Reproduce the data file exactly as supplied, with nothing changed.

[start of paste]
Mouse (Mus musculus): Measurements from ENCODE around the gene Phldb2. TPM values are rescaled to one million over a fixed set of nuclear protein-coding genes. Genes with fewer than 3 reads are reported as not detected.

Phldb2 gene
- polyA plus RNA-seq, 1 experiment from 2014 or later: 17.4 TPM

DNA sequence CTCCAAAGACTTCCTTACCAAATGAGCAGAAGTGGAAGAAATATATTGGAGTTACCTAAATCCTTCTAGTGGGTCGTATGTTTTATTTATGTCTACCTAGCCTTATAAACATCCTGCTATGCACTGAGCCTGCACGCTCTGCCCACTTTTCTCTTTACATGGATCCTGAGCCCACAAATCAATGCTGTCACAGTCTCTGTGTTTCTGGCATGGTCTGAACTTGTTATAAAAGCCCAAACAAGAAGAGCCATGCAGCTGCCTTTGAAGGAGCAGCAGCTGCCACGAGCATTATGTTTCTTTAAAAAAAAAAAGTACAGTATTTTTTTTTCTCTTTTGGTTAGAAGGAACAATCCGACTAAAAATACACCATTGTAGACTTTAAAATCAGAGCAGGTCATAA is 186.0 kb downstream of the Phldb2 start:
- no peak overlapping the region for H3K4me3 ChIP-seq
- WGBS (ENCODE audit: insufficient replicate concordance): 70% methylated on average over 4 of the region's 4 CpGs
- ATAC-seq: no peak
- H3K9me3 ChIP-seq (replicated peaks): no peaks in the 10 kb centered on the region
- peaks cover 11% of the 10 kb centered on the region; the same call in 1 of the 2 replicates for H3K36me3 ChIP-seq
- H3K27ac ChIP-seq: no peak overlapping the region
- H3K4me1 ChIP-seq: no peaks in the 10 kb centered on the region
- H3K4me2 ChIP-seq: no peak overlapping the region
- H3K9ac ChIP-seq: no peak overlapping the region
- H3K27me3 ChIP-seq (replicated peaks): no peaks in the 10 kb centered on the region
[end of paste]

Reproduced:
Mouse (Mus musculus): Measurements from ENCODE around the gene Phldb2. TPM values are rescaled to one million over a fixed set of nuclear protein-coding genes. Genes with fewer than 3 reads are reported as not detected.

Phldb2 gene
- polyA plus RNA-seq, 1 experiment from 2014 or later: 17.4 TPM

DNA sequence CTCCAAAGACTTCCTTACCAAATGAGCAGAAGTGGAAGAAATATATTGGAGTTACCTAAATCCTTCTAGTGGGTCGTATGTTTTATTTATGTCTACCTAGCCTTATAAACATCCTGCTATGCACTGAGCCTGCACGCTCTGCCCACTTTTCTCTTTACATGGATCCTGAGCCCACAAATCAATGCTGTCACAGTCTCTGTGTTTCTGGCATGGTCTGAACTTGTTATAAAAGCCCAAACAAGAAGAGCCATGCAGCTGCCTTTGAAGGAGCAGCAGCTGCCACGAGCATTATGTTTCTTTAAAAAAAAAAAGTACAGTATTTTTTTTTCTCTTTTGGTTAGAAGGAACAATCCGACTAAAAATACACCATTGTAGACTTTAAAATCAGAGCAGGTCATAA is 186.0 kb downstream of the Phldb2 start:
- no peak overlapping the region for H3K4me3 ChIP-seq
- WGBS (ENCODE audit: insufficient replicate concordance): 70% methylated on average over 4 of the region's 4 CpGs
- ATAC-seq: no peak
- H3K9me3 ChIP-seq (replicated peaks): no peaks in the 10 kb centered on the region
- peaks cover 11% of the 10 kb centered on the region; the same call in 1 of the 2 replicates for H3K36me3 ChIP-seq
- H3K27ac ChIP-seq: no peak overlapping the region
- H3K4me1 ChIP-seq: no peaks in the 10 kb centered on the region
- H3K4me2 ChIP-seq: no peak overlapping the region
- H3K9ac ChIP-seq: no peak overlapping the region
- H3K27me3 ChIP-seq (replicated peaks): no peaks in the 10 kb centered on the region